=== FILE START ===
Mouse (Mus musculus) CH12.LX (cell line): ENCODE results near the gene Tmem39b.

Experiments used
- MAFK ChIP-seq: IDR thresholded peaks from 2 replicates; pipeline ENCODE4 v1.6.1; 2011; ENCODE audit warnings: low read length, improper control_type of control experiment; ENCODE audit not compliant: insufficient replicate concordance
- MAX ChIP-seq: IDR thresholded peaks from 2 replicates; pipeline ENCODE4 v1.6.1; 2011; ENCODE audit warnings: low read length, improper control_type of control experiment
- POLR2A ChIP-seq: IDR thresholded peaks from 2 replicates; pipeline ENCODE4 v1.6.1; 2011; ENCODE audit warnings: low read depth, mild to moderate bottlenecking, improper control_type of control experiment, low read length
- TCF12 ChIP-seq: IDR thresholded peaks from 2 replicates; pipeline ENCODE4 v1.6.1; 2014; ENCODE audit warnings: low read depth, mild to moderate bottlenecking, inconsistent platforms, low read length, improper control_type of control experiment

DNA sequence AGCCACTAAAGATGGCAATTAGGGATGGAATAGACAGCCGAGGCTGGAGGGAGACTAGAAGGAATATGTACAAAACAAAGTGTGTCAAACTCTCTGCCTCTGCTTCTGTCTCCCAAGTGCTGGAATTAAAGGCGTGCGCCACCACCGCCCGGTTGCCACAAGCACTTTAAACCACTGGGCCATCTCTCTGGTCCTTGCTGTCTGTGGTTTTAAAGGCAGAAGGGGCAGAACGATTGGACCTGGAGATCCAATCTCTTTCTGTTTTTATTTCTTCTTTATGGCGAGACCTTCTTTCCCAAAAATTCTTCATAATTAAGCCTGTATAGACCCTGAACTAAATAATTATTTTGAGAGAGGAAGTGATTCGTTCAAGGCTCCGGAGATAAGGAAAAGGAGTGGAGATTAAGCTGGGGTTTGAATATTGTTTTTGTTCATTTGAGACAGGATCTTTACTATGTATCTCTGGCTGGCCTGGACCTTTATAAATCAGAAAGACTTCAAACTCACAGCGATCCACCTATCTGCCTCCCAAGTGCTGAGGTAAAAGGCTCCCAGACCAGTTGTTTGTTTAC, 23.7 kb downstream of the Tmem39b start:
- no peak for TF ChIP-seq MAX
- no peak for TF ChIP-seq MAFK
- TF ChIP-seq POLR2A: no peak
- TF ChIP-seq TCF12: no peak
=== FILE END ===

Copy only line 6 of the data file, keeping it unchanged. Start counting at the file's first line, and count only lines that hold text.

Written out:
- TCF12 ChIP-seq: IDR thresholded peaks from 2 replicates; pipeline ENCODE4 v1.6.1; 2014; ENCODE audit warnings: low read depth, mild to moderate bottlenecking, inconsistent platforms, low read length, improper control_type of control experiment